A cheap screeing test for blood donation. It applies the weight of blood compared to the weight of water, using a copper sulfate solution.

What is the Cyanmethemoglobin Test?

A test using Drabkin's reagent (cyaninde) to read the amount of hemoglobin in lysed RBCs using a spectrophotometer. More intense red color, more hemoglobin.

What are normal Hemoglobin values?
(for adult males, adult females, newborns, 3MO, and 10YO)

Adult males= 14-18 g/dL
Adult females= 12-16 g/dL

Newborns= 17-23 g/dL
3-month-olds= 9-14 g/dL
10-year-olds= 12-14.5 g/dL

Icteric

Jaundice

Indices

Anemia

What is Hyperbilirubinemia?

Yellow plasma from icteric patients, causes falsely elevated values because of altered color read by spectrophotometer.

What is Lipemia?

Milky plasma from high cholesterol patients, only some machines will correct for error.

What is Leukemia?

WBC cancer in bone marrow, producing high WBC counts. Interferes with production of RBCs gives lower hemoglobin value.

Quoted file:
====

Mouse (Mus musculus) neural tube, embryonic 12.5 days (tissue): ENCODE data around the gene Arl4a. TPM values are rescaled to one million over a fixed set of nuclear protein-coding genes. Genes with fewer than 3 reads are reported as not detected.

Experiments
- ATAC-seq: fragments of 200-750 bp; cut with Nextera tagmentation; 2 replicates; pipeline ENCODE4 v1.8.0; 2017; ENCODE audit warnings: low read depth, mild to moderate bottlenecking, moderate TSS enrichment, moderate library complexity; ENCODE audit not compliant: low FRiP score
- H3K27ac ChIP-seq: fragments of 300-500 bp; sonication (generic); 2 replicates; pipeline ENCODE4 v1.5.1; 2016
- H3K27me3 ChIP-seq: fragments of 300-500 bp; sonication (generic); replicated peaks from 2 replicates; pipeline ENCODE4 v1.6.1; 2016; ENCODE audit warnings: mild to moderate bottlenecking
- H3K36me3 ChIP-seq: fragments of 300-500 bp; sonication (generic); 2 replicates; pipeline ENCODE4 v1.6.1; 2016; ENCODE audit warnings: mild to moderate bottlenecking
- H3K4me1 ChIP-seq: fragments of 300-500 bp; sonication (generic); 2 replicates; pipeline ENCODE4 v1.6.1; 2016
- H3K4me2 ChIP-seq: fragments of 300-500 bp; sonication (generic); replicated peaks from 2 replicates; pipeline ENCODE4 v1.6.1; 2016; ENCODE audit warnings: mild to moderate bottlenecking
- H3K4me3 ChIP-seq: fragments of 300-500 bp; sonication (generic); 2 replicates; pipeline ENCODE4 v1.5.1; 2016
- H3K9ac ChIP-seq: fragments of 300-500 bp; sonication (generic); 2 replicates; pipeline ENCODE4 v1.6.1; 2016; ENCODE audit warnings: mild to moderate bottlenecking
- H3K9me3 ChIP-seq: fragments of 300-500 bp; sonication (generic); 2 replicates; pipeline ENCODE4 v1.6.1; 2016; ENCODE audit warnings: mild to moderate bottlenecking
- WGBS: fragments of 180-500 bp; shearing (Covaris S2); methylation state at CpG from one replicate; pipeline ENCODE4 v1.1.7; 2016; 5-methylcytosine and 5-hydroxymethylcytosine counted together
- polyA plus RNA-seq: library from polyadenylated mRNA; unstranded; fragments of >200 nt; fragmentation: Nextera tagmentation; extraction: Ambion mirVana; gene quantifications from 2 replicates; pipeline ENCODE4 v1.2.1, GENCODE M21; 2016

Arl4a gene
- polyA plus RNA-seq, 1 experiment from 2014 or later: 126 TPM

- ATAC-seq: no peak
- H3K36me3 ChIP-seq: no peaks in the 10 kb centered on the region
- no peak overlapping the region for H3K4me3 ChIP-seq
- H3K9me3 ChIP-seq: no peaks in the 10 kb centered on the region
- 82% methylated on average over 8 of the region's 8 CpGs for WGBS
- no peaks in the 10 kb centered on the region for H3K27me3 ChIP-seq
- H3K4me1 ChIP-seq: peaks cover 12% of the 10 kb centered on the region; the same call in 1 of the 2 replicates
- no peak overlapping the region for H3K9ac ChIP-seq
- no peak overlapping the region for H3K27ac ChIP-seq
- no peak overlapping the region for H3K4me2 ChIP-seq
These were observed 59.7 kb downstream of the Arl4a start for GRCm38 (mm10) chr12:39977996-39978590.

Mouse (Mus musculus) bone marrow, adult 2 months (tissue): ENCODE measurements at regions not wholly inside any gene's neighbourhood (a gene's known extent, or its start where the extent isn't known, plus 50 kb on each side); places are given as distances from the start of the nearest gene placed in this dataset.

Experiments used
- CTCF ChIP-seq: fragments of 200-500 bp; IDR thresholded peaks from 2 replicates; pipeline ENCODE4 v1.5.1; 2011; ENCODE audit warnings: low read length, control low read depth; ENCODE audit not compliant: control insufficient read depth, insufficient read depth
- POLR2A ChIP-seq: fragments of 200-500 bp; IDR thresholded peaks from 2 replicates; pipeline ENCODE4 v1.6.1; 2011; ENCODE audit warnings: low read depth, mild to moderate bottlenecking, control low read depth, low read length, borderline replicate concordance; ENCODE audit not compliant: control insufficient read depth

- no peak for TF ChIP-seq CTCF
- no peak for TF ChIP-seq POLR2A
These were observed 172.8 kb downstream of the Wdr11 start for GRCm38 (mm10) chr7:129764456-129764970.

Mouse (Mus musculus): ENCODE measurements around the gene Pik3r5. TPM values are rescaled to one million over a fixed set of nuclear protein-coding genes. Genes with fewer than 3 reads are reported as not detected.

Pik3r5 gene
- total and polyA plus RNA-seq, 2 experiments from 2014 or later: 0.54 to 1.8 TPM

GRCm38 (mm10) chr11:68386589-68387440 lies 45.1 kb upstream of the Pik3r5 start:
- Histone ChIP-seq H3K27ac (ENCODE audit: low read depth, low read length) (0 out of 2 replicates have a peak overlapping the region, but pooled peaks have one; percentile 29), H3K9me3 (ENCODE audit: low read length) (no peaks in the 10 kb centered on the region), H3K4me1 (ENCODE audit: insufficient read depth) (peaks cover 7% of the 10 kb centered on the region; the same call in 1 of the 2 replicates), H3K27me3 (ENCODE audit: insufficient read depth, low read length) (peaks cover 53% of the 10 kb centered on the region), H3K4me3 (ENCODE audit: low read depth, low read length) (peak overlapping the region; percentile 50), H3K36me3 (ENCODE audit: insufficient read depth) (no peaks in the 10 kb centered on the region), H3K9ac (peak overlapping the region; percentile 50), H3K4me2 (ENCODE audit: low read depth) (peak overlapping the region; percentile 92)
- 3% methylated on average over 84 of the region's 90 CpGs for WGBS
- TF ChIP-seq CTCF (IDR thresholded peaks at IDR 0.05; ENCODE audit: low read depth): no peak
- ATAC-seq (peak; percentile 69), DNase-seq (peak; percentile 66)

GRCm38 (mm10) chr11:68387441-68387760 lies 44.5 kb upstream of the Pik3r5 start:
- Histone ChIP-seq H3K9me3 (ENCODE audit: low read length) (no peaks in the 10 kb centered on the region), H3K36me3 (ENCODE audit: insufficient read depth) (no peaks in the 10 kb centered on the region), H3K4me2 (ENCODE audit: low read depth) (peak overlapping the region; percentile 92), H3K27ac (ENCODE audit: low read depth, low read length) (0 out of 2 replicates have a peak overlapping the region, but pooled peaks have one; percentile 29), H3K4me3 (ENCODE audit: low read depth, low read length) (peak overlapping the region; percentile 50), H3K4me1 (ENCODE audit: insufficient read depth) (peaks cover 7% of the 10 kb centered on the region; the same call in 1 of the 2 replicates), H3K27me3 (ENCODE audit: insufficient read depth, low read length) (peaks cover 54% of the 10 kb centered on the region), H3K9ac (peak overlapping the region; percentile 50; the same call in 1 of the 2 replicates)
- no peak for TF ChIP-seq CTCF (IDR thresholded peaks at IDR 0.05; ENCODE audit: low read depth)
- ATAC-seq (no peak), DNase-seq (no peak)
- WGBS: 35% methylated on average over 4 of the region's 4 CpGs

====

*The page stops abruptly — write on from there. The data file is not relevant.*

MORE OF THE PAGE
Conditions that affect Hemoglobin values:

-AGE AND SEX DEPENDANT!
-Can change based upon where location of patient. More RBCs give more hemoglobin, which make a higher normal range
-Newborns have larger RBCs, so they have higher hemoglobin values

What is Hematocrit?

Percent volume of red blood cells per volume of whole blood expressed as a decimal. Also referred to as packed cell volume. It is a fast macroscopic determination as a quality control check on hemoglobin. Manual method is done in duplicate, must agree within 2% of hemoglobin determinations.

Example:
Hemoglobin= 9g/dL, then Hematorcrit should be 27%.

What two types of tubes are used to manually measure hematocrit? (Microhematocrit)

-Heparanized= at bedside POC, directly from patient
-Plain Tube= from anti-coagulated specimen in purple top. (EDTA is anticoagulant)

What are the cell layers of microhematocrit?

-Red Cells= heaviest because of hemoglobin, has small amount of plasma between packed cells
-Buffy Coat= WBCs & Platelets
-Plasma

How is automated Hematocrit different than Microhematocrit?

Automated tells you the average cell size, and doesn't include the empty space between RBCs. These values will be slightly less than manual values (1.1-3% less)